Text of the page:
Every year before deer season begins, we call in an order to the local butcher shop for beef suet. Even though we removed all of the deer fat, we need to add some sort of fat, whether beef or pork, when grinding it. If this is not done, the lean venison will quickly fall apart when making burgers, meat loaves, etc. We add beef fat at a ratio of 3:1 (three pounds venison per pound of fat).

If you have the means, the time, and the knowledge, I recommend processing all your deer yourself. When you take a deer to a meat locker you can’t be sure how the meat is handled — or if it’s even your own deer that you’re getting back. For all you know, you could be getting back someone elses deer, perhaps one that was gut-shot and not properly handled after the shot. If you have to take a deer to a processor, research the facility by talking to other hunters who’ve used it, and also talk with the workers, who will hopefully be honest with you.

Don’t overcook venison. Cooking deer for too long causes it to become chewy and dry. Venison is best cooked to medium rare, but the outside needs to be cooked. To accomplish this, the grill must be hot enough to quickly sear the outside and lock in the flavors and juices. Turn your venison only once. If there are no grill marks on the meat after three minutes or so, the grate is not hot enough.

Freezer-burnt food, whether it is venison or other food, does not taste good. Some people use a vacuum sealer; if you go this route, buy a good one, as a cheap product will not keep the food fresh. When we butcher our deer, we make wrapping the meat a family affair, with all involved. We put one-pound portions of burger in sandwich bags and the steaks and roasts are wrapped with plastic wrap. After covering it with plastic wrap, we wrap it with good freezer paper and tapes. Writing on each package, we identify the cut of meat, who killed it, and the date of the kill.

I hope this advice helps you create a great-tasting meal. A few more final tips: The younger the deer, the better, more tender it will be (even though this might not sit well with trophy hunters). Thaw venison slowly to prevent toughness, then serve it hot and keep the remainder hot to prevent it from getting a waxy taste.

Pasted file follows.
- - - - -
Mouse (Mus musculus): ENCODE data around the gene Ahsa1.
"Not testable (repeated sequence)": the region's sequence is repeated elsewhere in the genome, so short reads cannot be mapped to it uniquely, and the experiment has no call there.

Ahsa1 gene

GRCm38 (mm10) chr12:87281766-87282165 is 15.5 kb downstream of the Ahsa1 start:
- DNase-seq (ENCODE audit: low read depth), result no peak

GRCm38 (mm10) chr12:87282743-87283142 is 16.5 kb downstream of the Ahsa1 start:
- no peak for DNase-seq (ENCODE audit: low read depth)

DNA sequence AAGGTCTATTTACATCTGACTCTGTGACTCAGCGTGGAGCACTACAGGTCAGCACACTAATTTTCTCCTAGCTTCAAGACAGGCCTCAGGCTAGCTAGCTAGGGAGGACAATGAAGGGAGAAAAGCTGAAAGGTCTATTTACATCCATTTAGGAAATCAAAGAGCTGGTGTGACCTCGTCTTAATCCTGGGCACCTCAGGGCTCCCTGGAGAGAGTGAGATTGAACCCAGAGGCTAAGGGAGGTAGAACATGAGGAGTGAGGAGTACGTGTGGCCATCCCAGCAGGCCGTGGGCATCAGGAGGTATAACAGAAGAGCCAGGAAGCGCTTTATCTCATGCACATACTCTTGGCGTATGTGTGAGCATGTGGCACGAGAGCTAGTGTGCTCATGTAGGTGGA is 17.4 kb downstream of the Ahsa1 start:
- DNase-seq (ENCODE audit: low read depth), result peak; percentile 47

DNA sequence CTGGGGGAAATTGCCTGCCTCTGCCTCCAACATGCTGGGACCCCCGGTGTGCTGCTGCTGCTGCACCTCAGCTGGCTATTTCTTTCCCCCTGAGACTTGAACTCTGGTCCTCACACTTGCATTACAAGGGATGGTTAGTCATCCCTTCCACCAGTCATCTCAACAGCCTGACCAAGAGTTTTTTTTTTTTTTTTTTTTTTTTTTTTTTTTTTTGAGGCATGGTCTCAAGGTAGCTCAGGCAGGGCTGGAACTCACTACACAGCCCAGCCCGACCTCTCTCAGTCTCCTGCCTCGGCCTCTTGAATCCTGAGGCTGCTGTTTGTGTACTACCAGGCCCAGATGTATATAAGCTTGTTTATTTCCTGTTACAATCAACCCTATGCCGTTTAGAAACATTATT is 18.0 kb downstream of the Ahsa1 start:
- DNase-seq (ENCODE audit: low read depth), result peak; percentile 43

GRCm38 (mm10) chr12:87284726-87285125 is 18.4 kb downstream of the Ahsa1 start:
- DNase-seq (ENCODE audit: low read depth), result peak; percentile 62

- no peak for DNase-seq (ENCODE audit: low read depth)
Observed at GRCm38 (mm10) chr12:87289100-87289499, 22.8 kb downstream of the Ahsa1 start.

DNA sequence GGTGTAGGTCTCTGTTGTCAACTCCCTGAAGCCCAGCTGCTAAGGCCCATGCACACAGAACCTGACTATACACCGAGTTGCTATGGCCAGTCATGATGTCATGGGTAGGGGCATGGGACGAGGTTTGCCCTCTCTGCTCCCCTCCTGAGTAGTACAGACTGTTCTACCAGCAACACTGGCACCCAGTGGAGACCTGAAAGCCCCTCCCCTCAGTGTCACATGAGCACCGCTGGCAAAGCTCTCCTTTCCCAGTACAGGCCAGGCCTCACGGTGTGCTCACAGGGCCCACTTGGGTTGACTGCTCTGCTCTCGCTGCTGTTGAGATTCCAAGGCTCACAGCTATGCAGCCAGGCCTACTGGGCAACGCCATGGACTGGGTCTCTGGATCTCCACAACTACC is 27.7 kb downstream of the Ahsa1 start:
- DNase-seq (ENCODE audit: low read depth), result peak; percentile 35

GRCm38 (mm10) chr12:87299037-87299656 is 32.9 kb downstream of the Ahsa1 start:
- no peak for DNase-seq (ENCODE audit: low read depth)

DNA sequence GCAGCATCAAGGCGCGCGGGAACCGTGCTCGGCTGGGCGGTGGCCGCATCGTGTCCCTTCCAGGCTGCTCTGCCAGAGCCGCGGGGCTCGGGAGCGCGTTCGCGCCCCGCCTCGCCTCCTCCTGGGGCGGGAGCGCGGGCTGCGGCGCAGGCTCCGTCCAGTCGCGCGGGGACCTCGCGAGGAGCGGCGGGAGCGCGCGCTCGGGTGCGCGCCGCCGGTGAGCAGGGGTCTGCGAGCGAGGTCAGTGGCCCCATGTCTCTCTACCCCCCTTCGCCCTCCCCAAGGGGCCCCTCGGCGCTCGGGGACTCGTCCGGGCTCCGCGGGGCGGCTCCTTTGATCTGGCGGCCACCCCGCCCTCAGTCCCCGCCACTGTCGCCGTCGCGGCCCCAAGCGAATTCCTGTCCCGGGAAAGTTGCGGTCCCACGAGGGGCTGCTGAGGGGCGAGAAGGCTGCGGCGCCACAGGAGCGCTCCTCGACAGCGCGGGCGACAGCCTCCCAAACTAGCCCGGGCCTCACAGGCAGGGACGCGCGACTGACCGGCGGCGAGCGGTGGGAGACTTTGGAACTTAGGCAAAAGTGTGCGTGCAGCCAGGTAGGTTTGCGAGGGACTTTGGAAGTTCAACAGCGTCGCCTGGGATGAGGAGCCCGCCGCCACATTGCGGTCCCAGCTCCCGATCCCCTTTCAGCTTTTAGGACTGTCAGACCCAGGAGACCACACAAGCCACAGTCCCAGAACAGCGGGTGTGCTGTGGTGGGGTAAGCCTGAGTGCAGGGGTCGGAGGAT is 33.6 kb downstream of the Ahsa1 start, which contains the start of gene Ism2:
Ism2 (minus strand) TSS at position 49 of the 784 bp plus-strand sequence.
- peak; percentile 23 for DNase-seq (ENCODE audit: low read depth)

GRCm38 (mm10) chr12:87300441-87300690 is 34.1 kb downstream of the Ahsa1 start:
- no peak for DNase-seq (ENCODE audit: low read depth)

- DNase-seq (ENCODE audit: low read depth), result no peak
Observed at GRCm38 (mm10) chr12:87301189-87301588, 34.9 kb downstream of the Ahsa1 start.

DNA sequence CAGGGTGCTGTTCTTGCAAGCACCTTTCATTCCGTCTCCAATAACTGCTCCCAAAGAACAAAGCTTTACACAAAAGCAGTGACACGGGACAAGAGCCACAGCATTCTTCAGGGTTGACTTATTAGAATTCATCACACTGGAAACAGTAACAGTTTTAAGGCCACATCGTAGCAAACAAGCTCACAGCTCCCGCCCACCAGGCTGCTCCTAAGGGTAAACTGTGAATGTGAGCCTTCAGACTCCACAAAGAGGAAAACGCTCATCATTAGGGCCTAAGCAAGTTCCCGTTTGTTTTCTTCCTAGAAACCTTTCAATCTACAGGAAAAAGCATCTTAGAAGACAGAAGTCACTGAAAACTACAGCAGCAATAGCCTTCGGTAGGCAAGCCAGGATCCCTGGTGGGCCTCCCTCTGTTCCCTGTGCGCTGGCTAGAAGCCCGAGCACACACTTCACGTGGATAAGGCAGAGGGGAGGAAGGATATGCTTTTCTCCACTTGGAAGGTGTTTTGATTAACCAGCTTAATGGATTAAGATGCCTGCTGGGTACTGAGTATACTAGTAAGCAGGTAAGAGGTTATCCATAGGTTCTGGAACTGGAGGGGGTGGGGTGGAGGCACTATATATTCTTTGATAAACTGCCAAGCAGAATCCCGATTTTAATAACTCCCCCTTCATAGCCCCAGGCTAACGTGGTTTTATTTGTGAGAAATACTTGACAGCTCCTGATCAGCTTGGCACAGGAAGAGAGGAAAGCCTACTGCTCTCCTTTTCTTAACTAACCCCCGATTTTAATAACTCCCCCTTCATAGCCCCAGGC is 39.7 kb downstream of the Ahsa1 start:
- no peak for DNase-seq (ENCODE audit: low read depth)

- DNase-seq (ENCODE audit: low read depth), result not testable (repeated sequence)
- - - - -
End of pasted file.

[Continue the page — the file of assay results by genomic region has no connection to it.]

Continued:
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Stop Adding Fat to Your Game Meat

While my Wyoming elk tag has so far gone unfilled, my friend Tess was luckier, tagging her first elk in a Nebraska cornfield not long ago. A heat wave prompted us to spend all day Sunday butchering and last night we put about 20 lbs. of trimmings through the grinder.

I’ve been processing my own (and others) deer and elk for about a dozen years and view adding some type of fat to ground venison as a necessary evil. I prefer ground pork, adding anywhere from 10 to 20 percent. Due to a calculating error on my part (I was told there would be no math!), Tess’ grind ended up at about 25 percent pork, a bit more than she preferred.

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This math problem set me to wondering why hunters take a healthy source of protein and fatten it up? That’s like someone on a diet taking a carrot stick and dipping it in ranch dressing. Quick research shows no clear consensus on what or how much fat to add. Some hunters swear by 50/50, others just 10 percent. Some like pork, others beef tallow. Some add bacon ends and pieces.

Certainly, there’s a rationale to adding fat, including enhancing flavor because, hey, we all know fat tastes good. Fat also keeps meat from drying out when you fry it and helps patties from falling apart. But is there a better, healthier alternative? Yes, depending on how you’re planning to cook it.

Burgers on the grill are probably how much of the ground venison in America makes it to the table. I’ll be the first to admit, making a good burger without fat sounds impossible. The fat not only makes a burger juicy, it also helps it stay in patty form. Next time you have some 100 percent ground venison you want to throw on the grill, trying adding an egg and some breadcrumbs to serve as a binder. I’ve also heard of using steel-cut oats, diced onion, shredded potato and even powdered milk.